What this looks like in practice: You decide the mind-controlled NPCs have taken enough punishment and say you're conceding. You say what you'd like to avoid for them (such as: you don't want them dying, or captured, or something) and you and the other players as a group work out how this happens: the mind-controlled characters may get tied up, locked in a room, knocked out, or escape out a window (or get thrown out of one). They never gave up, but meta-game, they've conceded and aren't in the fight any longer.
Just as with being Taken Out, the option of the mind control ending is within the confines of what the players can dictate here. That's unless you chose it as a worst part of the characters' fates to avoid, but you probably won't for two reasons: (1) it's probably not the worst parts of their fate, and (2) you're conceding which means there is bite and you can't have everything your way.
I'll note that a player in control of multiple characters (usually that's the GM) doesn't have to concede for all of them at once. It's on a per-character basis. So you can have Mind Controlled Dude Number One concede, and the other keeps fighting on — and they may also concede or get taken out.
Option 3: Don't use the conflict rules for this to begin with.
Despite the name, physical conflicts don't have to be modelled by the Conflict rules. Reserve the Conflict rules for really pivotal, awesome fights that are super worth zooming in on and engrossing yourself in. If it isn't that, the Conflict is often going to be a pretty boring slog-fest, and my group's learned that one the hard way.
Instead the golden rule suggests you can just model the strife between your characters and the mind-controlled NPCs as a Challenge or just a set of opposed rolls: the goal is to find out who overpowers who and how.
The Avatar: The Last Airbender TV series is an excellent example of physical fights that shouldn't get resolved by Conflicts. Very frequently, the heroes have something they need to do (warn the Earth King about the drilling machine, reach the Fire Nation Palace & find the Fire Lord, reach Avatar Roku's shrine in time for the Solstice) and there are people who are willing to use physical force to stop the heroes from succeeding. However, the heroes are only focused on reaching their goal and using the minimum effort to subdue or evade their enemies: this is prime material for just setting up different enemies as a series of opposition steps in a Challenge, wherein successes get narrated as a whole bunch of people getting beaten up and knocked out, or subdued or evaded.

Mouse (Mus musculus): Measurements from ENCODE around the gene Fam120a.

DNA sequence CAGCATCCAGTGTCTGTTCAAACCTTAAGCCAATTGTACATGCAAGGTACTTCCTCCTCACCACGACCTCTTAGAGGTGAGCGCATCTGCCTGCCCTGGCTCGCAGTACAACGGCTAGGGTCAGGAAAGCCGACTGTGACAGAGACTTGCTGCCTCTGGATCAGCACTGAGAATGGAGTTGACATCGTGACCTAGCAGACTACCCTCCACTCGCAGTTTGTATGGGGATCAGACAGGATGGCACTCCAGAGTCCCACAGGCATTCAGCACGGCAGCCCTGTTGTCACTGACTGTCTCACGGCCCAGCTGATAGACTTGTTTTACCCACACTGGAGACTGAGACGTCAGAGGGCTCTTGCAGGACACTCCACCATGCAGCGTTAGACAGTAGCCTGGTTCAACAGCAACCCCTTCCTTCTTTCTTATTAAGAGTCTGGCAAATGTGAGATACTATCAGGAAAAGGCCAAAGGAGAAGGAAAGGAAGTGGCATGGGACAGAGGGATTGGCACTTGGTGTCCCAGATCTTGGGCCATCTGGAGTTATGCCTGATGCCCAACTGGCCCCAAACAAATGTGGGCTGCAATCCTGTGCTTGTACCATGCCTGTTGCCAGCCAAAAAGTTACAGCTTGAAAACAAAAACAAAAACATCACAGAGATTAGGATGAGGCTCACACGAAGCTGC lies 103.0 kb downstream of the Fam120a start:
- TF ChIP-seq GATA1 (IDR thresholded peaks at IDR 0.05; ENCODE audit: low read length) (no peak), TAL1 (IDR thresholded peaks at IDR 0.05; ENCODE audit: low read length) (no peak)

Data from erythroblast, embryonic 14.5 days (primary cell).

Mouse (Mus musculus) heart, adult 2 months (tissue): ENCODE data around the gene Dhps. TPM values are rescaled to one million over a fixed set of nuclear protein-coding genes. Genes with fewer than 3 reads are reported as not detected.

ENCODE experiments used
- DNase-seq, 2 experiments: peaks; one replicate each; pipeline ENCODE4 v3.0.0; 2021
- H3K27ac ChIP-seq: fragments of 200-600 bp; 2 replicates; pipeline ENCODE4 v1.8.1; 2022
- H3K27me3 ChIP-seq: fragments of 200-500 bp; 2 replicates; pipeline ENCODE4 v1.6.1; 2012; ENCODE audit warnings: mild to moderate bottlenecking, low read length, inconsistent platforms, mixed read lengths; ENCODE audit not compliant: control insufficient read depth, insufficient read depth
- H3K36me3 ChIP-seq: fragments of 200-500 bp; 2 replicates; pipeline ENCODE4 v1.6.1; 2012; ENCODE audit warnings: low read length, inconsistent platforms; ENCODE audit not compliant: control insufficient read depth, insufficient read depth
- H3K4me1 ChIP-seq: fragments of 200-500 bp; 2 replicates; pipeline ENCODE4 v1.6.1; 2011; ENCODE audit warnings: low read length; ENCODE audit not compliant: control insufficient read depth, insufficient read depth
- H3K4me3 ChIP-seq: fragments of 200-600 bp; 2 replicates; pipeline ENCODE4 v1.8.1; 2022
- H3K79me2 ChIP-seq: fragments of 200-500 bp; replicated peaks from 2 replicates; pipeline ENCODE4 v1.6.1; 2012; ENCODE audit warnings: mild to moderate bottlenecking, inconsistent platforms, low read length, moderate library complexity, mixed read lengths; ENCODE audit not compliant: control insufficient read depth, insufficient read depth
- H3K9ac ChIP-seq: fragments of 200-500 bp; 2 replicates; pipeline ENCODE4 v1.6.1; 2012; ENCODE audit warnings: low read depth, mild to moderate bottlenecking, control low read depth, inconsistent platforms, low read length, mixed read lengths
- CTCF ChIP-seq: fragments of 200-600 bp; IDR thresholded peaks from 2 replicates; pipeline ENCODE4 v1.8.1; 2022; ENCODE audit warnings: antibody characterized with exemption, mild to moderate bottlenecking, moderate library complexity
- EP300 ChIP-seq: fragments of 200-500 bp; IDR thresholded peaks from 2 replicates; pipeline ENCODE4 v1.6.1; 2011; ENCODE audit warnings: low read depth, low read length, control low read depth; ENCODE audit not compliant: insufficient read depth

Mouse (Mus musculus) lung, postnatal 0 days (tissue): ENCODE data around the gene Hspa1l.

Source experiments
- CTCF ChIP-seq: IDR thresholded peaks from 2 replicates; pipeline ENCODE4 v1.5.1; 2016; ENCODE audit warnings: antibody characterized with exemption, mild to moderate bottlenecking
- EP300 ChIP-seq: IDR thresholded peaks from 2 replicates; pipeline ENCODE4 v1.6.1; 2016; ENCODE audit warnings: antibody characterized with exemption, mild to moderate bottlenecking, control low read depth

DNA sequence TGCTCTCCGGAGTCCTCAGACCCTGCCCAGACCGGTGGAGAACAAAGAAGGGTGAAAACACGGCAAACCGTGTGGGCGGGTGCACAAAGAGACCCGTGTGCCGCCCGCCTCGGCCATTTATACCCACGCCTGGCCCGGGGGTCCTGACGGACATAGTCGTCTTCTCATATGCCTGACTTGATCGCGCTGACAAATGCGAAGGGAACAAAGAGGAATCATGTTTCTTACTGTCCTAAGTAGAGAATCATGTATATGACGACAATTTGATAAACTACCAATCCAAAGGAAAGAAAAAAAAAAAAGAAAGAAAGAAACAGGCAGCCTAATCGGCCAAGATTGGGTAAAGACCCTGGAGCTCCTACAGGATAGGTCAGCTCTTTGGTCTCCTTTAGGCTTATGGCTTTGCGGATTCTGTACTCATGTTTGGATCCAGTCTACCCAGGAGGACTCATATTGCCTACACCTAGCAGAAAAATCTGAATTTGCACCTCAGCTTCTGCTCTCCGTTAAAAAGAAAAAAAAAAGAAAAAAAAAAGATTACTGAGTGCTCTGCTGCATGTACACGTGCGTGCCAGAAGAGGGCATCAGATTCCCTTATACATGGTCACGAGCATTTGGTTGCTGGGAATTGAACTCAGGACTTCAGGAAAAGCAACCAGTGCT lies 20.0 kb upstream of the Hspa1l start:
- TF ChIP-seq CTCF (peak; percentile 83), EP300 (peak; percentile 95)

Avatar also has some really serious fights where things are deeply personal and the only stakes are someone needs to go down: Aang versus Zuko, Aang versus the Fire Lord, So Many People versus Azula, etc. These are gripping, character-defining, plot-defining moments and are worth all the attention and investment of the audience and exploring in depth. Those are the kinds of things you should look to turn into Conflicts.
Challenges and other modelling can still result in consequences or worse if it makes sense: the silver rule provides consequences as a textbook example. If something happens that seems consequence-ey as a result of a challenge or contest or opposed roll, it can be modelled as such. If I physically overcame one of those mind-controlled guys by tossing them out a window, it could make sense to give them a severe consequence (Lots Of Broken Bones) or say they're dead. The Silver Rule says if that seems fictionally appropriate, you can make that the case, and don't let the rules stop you doing that. This means during Contests, Challenges, and other types of modelling, you can still use Consequences — you just don't have to.